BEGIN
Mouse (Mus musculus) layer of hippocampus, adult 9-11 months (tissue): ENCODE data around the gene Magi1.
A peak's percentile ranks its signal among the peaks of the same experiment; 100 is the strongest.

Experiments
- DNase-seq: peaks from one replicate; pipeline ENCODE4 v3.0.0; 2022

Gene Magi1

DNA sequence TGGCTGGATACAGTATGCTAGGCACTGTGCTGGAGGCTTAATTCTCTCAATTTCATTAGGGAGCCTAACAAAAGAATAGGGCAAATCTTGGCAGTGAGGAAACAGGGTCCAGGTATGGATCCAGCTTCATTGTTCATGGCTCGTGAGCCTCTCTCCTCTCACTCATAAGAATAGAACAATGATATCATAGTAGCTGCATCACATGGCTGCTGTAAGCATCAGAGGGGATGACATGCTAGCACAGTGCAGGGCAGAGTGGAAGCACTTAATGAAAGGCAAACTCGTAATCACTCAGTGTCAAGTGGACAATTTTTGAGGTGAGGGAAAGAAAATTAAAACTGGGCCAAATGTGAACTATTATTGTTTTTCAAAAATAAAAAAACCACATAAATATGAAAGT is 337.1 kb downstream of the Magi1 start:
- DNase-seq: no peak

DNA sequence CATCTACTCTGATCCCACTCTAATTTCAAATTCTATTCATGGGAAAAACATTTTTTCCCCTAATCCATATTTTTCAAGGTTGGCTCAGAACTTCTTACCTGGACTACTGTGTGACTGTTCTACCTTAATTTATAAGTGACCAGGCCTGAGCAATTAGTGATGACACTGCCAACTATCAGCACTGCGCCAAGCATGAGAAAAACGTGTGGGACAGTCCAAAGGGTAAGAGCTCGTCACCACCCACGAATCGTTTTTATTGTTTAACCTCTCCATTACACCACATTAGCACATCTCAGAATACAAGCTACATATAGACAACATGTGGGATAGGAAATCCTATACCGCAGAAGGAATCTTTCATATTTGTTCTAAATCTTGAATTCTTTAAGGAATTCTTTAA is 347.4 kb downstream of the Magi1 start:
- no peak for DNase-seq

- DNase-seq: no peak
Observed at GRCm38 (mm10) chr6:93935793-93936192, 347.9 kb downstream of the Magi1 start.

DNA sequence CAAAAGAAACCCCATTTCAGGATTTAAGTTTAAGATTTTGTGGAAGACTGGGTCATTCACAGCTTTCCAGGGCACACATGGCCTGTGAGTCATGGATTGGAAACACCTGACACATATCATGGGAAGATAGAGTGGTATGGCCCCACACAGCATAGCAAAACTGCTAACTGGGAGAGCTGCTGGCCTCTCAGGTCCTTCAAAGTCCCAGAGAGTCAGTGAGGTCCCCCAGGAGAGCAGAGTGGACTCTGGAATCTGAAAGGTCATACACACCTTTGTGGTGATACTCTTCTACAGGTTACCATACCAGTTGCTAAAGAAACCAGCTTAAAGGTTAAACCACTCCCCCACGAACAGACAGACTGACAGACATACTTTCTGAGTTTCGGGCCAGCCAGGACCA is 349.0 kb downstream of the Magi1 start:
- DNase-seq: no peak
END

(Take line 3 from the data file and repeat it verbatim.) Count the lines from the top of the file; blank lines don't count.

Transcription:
Experiments